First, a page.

For the most part feminist-minded artists and critics of whatever persuasion agree that guys, however intelligent or supportive of feminist consciousness, can’t and don’t really get it. You need to have lived as a woman and endured sexism in all its male-generated forms to really understand and embrace what feminist-minded artists and critics are on about. (Which is mostly true.) That especially includes any basic understanding of what it means for a woman to love another woman. Guys can appreciate lesbians from their their side of the fence, fine, but any films they might want to make about lesbian lovers will be frowned upon to some extent, and that goes double when it comes to hot lesbian sex scenes. In fact, don’t even go there.

On 5.29 The Daily Beast‘s Richard Porton posted an analysis of the disdain that some feminist critics have expressed towards Abdellatif Kechiche’s Blue Is the Warmest Color, which won the Cannes Film Festival’s Palme d’Or last month. And now (i.e., two days ago) Entertainment Weekly‘s Owen Gleiberman has written about the shots this film has taken from the feminist left, which to my mind has always insisted upon a certain ideological purity, an adherence to the party line. I’ve described this mindset as Stalinist. At the very least a strict our-way-or-the-highway mentality. In any event I agree with everything OG has written and especially the last three graphs:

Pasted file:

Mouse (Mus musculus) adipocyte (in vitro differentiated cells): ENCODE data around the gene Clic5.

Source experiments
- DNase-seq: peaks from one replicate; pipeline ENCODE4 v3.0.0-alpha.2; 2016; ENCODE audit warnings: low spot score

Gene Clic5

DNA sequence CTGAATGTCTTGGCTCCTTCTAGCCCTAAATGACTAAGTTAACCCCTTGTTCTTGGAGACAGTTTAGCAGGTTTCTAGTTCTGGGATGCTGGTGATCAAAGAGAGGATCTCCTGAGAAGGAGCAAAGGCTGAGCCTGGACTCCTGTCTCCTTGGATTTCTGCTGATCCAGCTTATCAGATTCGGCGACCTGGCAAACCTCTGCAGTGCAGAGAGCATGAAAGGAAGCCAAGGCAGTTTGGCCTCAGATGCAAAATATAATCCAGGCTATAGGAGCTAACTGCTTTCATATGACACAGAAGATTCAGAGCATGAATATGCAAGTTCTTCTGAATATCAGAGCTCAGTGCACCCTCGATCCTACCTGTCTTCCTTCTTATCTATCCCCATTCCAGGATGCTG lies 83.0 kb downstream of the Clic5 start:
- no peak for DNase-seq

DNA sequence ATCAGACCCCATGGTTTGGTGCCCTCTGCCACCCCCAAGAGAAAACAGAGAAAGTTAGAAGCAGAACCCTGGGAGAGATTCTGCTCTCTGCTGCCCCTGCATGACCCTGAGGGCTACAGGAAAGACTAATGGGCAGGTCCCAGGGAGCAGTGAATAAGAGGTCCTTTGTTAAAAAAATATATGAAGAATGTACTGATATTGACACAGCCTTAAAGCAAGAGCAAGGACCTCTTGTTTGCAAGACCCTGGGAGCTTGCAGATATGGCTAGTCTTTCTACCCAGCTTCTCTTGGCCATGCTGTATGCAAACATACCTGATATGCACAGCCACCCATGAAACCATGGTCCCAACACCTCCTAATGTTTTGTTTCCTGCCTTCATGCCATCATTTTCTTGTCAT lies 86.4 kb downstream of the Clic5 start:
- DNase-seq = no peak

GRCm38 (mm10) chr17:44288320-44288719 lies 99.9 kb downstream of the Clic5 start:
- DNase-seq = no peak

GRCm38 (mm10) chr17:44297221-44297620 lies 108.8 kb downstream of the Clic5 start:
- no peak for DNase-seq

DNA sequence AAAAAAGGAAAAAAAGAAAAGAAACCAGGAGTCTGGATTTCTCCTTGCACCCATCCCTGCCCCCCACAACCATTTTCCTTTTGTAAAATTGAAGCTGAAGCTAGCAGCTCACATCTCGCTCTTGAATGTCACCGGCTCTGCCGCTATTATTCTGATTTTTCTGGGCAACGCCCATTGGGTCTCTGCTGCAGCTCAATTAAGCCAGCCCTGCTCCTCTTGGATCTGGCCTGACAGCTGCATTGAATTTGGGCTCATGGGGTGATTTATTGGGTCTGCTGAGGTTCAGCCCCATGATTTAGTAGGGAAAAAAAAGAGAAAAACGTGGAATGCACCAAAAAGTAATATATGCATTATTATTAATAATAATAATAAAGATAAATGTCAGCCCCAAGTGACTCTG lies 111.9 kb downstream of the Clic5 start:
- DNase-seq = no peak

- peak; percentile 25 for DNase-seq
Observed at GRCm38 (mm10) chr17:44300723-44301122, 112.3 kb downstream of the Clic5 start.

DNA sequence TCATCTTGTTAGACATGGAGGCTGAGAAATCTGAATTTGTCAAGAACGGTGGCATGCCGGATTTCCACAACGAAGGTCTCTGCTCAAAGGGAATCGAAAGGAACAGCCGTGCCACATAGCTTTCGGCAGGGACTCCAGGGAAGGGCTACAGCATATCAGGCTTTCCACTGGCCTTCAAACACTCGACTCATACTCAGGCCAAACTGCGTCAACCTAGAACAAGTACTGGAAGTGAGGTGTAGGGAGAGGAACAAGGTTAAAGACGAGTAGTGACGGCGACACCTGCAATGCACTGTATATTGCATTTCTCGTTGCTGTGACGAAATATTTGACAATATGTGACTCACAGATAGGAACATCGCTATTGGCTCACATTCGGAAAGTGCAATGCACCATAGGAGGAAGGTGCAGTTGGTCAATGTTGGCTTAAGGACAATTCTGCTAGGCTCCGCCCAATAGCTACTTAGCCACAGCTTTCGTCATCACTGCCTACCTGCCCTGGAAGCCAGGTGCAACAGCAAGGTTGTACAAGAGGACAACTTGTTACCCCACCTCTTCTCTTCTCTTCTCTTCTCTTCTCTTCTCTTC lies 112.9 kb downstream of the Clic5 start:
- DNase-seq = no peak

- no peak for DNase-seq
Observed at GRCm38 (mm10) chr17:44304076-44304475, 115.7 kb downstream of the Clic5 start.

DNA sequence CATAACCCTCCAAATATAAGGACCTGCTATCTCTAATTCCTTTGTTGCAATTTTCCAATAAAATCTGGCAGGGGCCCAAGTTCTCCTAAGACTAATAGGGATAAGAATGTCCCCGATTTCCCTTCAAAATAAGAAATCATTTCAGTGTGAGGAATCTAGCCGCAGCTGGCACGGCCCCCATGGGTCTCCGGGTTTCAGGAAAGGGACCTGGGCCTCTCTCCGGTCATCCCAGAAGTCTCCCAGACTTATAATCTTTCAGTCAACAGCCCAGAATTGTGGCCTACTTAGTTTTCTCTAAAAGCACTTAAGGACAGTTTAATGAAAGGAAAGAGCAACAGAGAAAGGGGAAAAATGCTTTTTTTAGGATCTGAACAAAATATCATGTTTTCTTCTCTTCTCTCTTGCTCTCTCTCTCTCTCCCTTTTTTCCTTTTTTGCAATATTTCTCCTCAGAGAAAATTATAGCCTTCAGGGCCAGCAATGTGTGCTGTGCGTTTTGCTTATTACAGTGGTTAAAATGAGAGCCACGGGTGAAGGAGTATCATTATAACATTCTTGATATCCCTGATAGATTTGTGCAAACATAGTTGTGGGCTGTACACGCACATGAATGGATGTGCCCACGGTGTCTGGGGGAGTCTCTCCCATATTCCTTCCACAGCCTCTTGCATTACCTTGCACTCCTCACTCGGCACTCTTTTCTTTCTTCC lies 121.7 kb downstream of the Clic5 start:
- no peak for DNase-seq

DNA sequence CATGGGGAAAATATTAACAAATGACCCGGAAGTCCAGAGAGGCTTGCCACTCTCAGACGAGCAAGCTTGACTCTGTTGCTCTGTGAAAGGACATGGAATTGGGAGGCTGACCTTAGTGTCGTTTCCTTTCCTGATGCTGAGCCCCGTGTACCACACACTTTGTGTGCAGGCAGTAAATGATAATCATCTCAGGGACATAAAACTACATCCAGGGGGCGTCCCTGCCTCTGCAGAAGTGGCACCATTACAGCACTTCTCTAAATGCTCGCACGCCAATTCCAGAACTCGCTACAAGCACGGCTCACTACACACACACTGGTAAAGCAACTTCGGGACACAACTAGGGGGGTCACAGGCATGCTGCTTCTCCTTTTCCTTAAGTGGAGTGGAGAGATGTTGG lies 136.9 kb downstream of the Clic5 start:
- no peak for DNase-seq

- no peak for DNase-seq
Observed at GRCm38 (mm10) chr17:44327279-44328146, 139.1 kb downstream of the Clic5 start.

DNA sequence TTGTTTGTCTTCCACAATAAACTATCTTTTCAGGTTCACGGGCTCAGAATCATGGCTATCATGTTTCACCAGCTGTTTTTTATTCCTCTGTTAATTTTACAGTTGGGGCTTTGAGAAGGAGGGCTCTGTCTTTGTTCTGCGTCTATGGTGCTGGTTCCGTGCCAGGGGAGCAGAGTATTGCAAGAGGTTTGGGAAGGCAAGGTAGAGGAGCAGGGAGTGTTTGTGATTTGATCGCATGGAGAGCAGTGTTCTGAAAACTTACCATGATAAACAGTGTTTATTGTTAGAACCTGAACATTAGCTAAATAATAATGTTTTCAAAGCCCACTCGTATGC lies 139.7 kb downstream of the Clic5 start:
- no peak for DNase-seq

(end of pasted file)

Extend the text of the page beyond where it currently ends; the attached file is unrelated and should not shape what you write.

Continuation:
“The leftist-feminist critique of the sexuality in Blue Is the Warmest Color hinges on something so basic that it’s intrinsic to the nature of movies, and that is this: The two actresses are gorgeous. Their faces, their bodies — the ravishing tableau of sensuality that they create begins, in no small part, with how they look. You could, I suppose, argue that that beauty, and the way that it’s showcased, ties the movie to the world of advertising, to the world of idealized, candified eroticism that emerges from male fantasy.

“But really! Are we now, in our movie culture, going to add beauty to the list of things that don’t clear the ideological hurdle of sexual correctness? Would Blue Is the Warmest Color be a better movie if the two women in it looked like the actresses in the scruffy, groundbreaking 1994 lesbian mumblecore drama Go Fish? Not everyone in movies has to be beautiful, of course, but one of the primal reasons that we go to the movies is to look at beauty. And while the ‘male gaze’ argument against Blue Is the Warmest Color sounds up-to-the-minute and sophisticated, where it has grown out of date is that it implicitly denies the women in the audience a gaze of their own. It says that they’ve been co-opted by the male gaze.

“But maybe what’s really threatening to the critics of Blue Is the Warmest Color is that a movie like this one, which roots lesbian sexuality in the sights and sounds of pleasure, invites us to see that the male gaze and the female gaze aren’t really so far apart.”